SEABROOK, N.H. – Presidential candidate Nikki Haley’s climate policy is viewed as a middle ground between the “extreme” positions of President Joe Biden and former President Donald Trump according to some of her supporters, but her approach could prove to be counteractive.

Customers welcomed Haley to a meet and greet at Brown’s Lobster Pound in Seabrook on Sunday. Supporters stood to catch a glimpse of the presidential candidate as she made a loop around the packed New Hampshire restaurant, greeting attendees.

Voters here say they are drawn to Haley because of her novelty, charm and “moderate” policies in comparison to President Joe Biden and Former President Donald Trump.

That includes her approach to the climate crisis, which Haley classifies as an “all of the above energy approach” where the energy sector becomes an “economic powerhouse,” while also bolstering “clean energy.” 

“That means nuclear, that means talking to India and China about burning coal,”  said attendee Elizabeth Childs. “It means not forcing people to make choices like, ‘you have to drive an electric vehicle,’ but helping people understand how that’s valuable as a part of the solution.”

Childs said she appreciates how Haley allows voters to make educated choices about how to approach the climate crisis as opposed to the more “extreme” mandates by the current president. Childs views climate change as a real problem, so Trump’s “hoax” claims seem extreme, too.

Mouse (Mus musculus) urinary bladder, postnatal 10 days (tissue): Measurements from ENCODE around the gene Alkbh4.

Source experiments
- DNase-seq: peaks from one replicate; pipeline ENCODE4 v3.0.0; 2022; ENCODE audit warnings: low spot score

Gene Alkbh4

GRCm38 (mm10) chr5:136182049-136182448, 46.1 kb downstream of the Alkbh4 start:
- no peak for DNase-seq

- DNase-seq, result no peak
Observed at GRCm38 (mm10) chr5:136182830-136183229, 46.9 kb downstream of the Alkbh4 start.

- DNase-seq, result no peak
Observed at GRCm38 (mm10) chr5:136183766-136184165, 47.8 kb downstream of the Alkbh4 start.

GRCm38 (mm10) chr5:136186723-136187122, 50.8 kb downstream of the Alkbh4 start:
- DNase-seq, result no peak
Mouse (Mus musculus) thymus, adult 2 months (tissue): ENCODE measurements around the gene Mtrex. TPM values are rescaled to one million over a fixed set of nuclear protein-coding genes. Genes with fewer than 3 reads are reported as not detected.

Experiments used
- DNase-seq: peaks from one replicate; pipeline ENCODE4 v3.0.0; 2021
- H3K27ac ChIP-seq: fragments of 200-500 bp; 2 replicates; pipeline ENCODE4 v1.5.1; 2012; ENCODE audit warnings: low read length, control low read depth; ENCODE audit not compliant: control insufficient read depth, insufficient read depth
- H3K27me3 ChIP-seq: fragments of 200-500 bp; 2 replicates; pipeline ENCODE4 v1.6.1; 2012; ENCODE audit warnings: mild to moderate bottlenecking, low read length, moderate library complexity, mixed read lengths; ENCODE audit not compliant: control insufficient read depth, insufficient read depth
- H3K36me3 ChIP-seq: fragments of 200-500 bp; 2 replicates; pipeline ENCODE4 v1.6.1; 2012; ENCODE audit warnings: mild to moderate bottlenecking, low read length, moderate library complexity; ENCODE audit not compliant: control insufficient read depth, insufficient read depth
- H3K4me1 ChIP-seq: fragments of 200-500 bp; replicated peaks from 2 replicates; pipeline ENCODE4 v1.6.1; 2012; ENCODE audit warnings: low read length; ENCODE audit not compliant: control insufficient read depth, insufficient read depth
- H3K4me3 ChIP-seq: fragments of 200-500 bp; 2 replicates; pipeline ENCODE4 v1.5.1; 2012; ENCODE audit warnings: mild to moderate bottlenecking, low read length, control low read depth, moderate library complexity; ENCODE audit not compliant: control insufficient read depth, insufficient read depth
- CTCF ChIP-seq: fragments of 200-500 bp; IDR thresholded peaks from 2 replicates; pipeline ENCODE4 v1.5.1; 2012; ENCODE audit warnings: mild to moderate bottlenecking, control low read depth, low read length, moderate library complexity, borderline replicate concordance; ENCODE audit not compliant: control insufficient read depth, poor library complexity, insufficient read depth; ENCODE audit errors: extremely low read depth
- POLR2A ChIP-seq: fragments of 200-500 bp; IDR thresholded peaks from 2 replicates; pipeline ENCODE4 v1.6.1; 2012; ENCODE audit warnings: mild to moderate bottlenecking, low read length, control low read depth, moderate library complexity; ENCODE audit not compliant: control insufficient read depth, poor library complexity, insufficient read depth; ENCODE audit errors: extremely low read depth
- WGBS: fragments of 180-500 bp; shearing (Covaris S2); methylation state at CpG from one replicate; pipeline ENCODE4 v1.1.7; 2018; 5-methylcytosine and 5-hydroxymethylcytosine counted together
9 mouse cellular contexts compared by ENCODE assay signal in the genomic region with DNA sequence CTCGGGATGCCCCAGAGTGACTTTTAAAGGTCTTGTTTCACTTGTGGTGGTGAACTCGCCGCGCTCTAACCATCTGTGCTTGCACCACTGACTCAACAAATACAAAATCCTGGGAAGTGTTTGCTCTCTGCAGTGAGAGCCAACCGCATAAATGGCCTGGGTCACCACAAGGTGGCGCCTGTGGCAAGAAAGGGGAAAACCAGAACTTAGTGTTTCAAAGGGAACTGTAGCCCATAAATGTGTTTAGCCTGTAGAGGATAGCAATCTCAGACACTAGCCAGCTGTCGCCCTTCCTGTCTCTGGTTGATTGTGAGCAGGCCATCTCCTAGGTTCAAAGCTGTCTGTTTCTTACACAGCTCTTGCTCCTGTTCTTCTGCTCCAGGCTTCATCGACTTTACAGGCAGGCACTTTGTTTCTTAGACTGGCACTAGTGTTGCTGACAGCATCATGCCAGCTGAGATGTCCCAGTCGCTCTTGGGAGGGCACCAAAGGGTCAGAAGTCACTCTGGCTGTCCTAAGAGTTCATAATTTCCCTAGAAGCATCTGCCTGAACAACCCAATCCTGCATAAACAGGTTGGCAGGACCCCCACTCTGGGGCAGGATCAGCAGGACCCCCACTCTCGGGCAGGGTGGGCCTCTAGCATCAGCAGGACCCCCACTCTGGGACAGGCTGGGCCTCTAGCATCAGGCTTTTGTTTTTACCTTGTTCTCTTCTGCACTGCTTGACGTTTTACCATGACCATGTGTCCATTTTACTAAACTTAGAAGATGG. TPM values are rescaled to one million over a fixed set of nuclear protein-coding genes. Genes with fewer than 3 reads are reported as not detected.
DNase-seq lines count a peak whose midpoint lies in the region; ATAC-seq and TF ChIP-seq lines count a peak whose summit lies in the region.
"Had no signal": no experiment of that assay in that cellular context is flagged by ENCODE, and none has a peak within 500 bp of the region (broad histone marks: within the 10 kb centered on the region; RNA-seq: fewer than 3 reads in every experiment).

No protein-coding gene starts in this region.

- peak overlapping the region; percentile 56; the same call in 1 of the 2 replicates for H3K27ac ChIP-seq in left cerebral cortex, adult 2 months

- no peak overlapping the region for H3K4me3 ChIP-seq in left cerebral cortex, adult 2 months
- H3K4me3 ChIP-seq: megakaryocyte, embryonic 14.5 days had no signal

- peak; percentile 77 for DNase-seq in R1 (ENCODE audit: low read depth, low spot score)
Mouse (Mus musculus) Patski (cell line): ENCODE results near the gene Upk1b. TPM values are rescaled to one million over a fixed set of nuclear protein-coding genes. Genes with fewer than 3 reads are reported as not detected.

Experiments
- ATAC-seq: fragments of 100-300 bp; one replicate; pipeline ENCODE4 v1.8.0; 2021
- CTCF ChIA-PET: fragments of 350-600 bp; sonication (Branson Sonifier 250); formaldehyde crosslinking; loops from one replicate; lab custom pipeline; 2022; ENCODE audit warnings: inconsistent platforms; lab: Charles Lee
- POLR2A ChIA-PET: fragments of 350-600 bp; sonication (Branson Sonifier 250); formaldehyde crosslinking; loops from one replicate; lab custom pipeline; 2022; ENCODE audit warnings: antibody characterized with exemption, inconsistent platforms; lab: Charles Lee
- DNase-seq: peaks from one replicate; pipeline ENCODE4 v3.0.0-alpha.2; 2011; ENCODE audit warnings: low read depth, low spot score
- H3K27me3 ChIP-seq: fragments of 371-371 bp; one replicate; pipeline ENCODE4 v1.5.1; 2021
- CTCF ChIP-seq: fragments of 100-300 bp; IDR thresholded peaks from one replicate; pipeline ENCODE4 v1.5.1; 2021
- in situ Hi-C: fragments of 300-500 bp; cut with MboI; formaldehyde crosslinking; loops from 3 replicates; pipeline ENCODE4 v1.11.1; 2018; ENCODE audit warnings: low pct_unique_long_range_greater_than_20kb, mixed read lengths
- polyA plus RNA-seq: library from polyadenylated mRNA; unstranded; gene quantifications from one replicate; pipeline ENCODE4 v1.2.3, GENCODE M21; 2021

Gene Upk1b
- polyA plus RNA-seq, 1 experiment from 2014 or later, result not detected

While Haley has said she supports environmental protection, her actions point toward a more economically-focused executive branch, should she take office. After proudly dropping out of the Paris Climate Agreement, she has said throughout her campaign that the bigger threats are international powers like India and China. 

“I think what she is saying is very rational,” Haley supporter Jennifer Nassour said. “We can do everything that we can in the United States, but unless the biggest victimizers in China and India are changing their policies, it’s not going to change anything. And so at the end of the day, we need to become energy independent.”

As the top three emitters, the United States, India and China pollute 15 times the emissions of the bottom 100 countries, with energy as the largest factor. 

Two-thirds of Americans back climate-positive policies, according to a 2020 poll, but voters differ on how strict they think the rules should be.

“I’m a mom,” Nassour added. “I want to make sure that this Earth is here for a long time for my kids and my future grandkids, but I don’t want to do it at our expense and then people around the world are not doing their part to change anything.”

Conservative-leaning voters and candidates alike are wary of forfeiting personal freedoms for environmental protection, claiming Biden’s policy is too restrictive. Haley did not address how she intends to pressure China and India to implement a more environmentally conscious policy. But the impacts of pollution are visible on a domestic scale, calling into question how much more time we can afford to wait before taking action.